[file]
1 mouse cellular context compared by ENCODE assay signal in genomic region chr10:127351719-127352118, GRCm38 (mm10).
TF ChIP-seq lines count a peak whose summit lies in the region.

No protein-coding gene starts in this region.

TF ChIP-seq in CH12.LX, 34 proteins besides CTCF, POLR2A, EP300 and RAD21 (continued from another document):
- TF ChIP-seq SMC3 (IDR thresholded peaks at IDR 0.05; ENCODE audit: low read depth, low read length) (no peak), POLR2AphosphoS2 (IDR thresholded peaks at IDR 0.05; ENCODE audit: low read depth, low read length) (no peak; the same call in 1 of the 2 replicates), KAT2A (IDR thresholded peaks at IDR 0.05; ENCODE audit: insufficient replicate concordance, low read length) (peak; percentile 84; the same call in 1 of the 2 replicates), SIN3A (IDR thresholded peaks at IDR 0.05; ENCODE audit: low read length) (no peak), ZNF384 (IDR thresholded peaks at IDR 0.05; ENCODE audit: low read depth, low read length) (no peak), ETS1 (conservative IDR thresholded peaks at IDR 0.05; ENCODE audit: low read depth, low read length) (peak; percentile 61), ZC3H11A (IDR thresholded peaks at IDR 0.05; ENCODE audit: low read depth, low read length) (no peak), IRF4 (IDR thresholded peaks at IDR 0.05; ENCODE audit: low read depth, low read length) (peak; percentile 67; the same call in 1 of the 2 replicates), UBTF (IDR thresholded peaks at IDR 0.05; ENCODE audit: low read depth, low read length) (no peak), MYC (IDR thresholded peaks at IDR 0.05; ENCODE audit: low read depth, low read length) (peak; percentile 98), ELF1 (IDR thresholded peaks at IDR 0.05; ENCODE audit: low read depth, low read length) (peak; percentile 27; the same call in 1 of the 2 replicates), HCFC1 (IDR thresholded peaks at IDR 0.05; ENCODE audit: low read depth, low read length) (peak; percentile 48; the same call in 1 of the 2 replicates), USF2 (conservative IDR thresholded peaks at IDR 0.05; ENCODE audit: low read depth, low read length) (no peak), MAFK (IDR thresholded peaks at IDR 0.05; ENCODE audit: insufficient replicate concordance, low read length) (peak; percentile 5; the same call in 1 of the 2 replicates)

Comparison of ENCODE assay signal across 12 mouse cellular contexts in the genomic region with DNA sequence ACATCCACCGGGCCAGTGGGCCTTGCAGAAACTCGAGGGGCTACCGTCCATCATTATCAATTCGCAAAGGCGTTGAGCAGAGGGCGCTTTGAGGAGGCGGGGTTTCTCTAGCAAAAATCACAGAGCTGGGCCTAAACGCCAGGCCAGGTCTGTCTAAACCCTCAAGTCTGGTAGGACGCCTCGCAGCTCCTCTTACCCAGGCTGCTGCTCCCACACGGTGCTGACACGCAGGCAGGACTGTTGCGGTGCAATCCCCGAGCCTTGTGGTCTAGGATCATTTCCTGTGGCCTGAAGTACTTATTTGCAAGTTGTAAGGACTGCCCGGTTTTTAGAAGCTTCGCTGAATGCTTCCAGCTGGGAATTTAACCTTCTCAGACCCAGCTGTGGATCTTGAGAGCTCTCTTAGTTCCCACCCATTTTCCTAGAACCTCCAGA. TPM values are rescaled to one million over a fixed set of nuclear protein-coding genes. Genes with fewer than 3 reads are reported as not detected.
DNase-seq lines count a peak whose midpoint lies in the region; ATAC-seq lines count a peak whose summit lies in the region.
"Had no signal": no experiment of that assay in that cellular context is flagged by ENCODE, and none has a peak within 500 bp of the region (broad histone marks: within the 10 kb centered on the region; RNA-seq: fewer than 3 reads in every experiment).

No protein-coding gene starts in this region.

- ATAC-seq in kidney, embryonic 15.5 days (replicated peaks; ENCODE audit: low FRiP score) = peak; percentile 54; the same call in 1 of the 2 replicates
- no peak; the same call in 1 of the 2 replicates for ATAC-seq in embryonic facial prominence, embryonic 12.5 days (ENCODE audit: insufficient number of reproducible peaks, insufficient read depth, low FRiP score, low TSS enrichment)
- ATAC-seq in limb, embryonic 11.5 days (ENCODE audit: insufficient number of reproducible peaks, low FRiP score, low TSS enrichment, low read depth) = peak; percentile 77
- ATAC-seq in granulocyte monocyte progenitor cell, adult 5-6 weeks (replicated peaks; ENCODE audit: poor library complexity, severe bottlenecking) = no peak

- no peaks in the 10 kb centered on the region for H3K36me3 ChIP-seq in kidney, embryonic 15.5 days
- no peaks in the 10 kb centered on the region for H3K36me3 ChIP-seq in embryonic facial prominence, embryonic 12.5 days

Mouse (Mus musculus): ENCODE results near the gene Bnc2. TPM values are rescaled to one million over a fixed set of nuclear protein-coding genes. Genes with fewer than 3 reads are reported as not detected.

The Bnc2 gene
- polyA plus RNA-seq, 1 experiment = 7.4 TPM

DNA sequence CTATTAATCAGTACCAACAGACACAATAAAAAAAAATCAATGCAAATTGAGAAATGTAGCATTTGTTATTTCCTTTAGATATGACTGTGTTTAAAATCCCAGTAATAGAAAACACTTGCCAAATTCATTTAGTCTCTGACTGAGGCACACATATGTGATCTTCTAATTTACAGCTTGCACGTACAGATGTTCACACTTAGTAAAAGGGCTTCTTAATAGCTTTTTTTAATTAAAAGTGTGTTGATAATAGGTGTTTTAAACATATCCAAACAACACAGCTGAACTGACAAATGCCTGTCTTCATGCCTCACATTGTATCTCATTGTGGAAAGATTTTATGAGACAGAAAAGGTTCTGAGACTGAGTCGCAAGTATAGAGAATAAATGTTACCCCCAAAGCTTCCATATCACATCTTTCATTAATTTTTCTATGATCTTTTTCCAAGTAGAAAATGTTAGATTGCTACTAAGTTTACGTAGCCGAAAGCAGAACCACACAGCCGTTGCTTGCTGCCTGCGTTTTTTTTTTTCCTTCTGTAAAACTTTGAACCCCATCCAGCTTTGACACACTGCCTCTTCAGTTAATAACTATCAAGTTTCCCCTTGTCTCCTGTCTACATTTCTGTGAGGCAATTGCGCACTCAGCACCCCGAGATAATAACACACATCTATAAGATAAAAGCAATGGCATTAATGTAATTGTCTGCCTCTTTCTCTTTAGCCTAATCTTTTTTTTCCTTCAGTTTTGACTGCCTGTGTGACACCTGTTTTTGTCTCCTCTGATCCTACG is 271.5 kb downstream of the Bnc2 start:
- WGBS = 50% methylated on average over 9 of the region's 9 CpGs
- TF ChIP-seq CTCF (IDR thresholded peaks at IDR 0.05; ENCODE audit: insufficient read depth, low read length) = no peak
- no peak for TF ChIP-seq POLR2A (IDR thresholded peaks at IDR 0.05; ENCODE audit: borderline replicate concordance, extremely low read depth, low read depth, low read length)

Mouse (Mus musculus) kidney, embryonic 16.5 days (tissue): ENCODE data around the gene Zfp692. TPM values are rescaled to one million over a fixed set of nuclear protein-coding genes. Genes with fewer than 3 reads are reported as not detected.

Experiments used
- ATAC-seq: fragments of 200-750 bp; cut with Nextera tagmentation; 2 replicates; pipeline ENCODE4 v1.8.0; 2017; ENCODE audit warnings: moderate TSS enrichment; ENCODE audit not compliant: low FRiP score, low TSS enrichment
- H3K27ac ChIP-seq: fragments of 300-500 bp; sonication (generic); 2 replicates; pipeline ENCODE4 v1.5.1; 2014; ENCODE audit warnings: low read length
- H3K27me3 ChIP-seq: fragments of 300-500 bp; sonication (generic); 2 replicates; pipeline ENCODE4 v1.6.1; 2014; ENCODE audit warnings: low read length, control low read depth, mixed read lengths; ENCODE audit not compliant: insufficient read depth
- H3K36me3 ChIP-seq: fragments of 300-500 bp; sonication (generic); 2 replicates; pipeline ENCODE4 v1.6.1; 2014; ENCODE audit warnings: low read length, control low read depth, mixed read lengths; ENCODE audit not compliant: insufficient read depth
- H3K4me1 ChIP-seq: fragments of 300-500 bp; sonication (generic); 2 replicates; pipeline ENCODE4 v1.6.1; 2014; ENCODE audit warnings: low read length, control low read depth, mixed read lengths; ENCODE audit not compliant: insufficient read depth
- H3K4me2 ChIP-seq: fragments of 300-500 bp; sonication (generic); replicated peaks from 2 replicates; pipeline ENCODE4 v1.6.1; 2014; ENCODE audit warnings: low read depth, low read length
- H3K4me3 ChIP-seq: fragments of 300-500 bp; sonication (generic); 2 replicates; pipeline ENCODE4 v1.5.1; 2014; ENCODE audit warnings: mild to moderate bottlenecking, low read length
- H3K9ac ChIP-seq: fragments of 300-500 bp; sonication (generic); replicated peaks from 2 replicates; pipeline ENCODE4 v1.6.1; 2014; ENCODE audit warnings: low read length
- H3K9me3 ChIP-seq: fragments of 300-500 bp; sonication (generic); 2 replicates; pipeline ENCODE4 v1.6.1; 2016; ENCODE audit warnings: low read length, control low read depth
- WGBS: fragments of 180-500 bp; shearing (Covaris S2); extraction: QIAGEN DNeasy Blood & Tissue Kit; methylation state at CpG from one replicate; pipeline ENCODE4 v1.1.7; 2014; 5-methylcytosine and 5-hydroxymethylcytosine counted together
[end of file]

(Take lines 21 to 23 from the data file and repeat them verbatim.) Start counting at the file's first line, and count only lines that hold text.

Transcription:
- TF ChIP-seq CTCF (IDR thresholded peaks at IDR 0.05; ENCODE audit: insufficient read depth, low read length) = no peak
- no peak for TF ChIP-seq POLR2A (IDR thresholded peaks at IDR 0.05; ENCODE audit: borderline replicate concordance, extremely low read depth, low read depth, low read length)

Mouse (Mus musculus) kidney, embryonic 16.5 days (tissue): ENCODE data around the gene Zfp692. TPM values are rescaled to one million over a fixed set of nuclear protein-coding genes. Genes with fewer than 3 reads are reported as not detected.